We’re likely still a generation away, but when battery technology is up to speed, some BMW M cars will be too, thanks to plug-in hybrid kick.
How big, you ask? Try a whole engine’s worth of instantaneous oomph.
Former chief engineer, and now member of the BMW board, Klaus Frohlich, stressed the importance of any M car’s exalted positioning in the BMW line-up, as well as the continued importance of the internal combustion engine.
“In Australia, I assume you will have petrol engines for a very, very long time … [and] we’ll have M cars [for a] very, very long [time], and they will be quite exciting, I can tell you.”
“But, for example, what we’re working on would perfectly fit for an M car – to have boost and recuperation. To have [an] e-motor which gives this instantaneous boost – 100kW extra, or 150kW extra – but we have to be very careful to achieve it with as less weight as possible. That the car still performs on the Nurburgring like we’re used to.”
A key to achieving this feat is the extremely compact, high-performance battery technology that will debut in the production version of BMW’s ‘i Vision Dynamics’ four-door Frankfurt Show concept in 2021. “We will have battery-electric vehicles [that] will be high-performance cars, [and] they will be the ‘i’ brand. But on the M cars I’m more focusing to add [what] I call a power PF. Some boost on combustion engines for the M cars”.
Even though Frohlich claims that BMW performance cars will retain some form of petrol diet “for a very long time”, he’s adamant that plug-in hybrid makes a lot of sense for the M brand, with a caveat.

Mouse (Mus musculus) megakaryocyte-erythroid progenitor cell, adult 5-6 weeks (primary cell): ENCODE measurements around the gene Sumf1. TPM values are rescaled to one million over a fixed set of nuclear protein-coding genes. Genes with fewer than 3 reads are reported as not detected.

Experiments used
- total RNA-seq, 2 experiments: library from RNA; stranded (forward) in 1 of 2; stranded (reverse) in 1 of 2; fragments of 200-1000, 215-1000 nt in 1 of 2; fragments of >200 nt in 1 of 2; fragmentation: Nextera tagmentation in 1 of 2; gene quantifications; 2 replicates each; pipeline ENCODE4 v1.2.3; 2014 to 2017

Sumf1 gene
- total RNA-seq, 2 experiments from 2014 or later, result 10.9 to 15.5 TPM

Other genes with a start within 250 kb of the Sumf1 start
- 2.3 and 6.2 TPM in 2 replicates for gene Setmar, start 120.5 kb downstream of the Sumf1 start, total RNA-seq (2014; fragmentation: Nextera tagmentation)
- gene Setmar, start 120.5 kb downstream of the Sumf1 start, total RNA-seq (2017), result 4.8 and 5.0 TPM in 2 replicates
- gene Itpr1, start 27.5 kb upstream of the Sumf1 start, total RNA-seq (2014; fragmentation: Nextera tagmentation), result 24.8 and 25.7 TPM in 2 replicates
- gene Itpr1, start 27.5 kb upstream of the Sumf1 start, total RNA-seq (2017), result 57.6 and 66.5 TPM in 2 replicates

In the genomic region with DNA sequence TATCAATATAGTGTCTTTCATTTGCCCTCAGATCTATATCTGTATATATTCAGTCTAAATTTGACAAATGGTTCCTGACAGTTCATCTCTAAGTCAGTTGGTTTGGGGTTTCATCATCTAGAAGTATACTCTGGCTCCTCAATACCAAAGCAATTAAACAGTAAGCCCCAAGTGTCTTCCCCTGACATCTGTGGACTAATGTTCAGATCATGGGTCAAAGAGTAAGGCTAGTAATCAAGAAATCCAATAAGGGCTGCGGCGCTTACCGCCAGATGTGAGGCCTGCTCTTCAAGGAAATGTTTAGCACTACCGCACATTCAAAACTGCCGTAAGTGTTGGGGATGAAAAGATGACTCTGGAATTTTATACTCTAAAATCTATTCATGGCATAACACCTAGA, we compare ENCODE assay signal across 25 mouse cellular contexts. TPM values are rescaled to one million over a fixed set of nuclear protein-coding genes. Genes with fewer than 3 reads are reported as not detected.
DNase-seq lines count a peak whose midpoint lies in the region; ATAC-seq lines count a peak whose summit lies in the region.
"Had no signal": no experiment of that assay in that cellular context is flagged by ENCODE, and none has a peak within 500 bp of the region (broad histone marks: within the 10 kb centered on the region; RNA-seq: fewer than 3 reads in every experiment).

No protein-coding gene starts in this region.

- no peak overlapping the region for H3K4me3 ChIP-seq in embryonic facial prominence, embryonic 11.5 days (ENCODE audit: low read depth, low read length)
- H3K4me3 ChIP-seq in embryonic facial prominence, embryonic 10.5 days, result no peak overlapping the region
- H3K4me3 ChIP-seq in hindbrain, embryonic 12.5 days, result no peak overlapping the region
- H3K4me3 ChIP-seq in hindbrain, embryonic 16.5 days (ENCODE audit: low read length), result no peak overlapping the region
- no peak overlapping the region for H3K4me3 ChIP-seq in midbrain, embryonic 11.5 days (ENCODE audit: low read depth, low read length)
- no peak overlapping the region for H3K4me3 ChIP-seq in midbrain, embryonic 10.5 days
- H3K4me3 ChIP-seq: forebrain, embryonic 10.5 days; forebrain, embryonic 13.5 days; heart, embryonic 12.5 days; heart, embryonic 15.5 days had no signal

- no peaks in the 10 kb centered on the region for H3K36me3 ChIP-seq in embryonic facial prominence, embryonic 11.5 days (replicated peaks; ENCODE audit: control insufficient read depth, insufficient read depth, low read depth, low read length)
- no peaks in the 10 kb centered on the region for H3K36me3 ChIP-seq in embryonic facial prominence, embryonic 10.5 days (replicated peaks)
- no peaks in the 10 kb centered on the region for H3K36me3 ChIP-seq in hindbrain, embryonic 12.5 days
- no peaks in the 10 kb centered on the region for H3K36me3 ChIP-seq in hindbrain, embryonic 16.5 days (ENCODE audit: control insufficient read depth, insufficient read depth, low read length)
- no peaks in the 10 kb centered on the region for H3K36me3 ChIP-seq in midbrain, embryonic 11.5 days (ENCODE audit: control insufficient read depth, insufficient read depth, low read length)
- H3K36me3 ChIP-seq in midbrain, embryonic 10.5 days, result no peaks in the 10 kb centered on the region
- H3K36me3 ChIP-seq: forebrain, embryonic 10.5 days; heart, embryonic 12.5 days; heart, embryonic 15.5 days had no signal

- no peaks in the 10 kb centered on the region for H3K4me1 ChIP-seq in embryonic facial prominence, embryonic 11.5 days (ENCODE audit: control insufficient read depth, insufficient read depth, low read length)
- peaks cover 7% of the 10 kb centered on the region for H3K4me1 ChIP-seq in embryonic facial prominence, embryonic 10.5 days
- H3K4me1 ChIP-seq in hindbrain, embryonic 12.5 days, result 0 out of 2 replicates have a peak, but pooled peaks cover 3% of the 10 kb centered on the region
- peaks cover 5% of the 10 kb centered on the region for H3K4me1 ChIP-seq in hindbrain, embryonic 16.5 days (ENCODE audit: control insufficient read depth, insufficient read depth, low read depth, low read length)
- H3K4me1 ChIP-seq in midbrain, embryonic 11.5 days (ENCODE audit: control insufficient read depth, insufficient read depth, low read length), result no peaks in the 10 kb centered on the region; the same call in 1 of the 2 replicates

“In an M car, we have very stringent requirements. It has to survive several laps on the Nurburgring without reducing performance, without reducing brake performance, and so on and so forth.”
However, it won’t be until electrical systems – “more than 48-volt … if you want to have that 150kW boost” – and the cell chemistry of very lightweight, very compact batteries begin to marry with BMW’s M ethos that we’ll see a plug-in-hybrid on the showroom floor. “I need a very advanced battery for the M cars”, says Frohlich. “[And] it will take until ’21 until we have the e-motor which is very compact because it has to fit into the package.”
As for the arrival of all-wheel drive in the latest M5, is that a portent to offering a similar drive system in the next-generation M3/M4? Frohlich doesn’t think so, though BMW is yet to rule it out … providing the car doesn’t start to get fat.
“We made the [new] M5 [weigh] less than its predecessor and included AWD, [so] then it’s fine. I hate cars that are becoming heavy. The M3/M4 is an icon. It has to be very pure … but I will not exclude [AWD] yet. I think [ultimately] the customer will decide. We are flexible you know because the base cars always have that [AWD capability built-in].”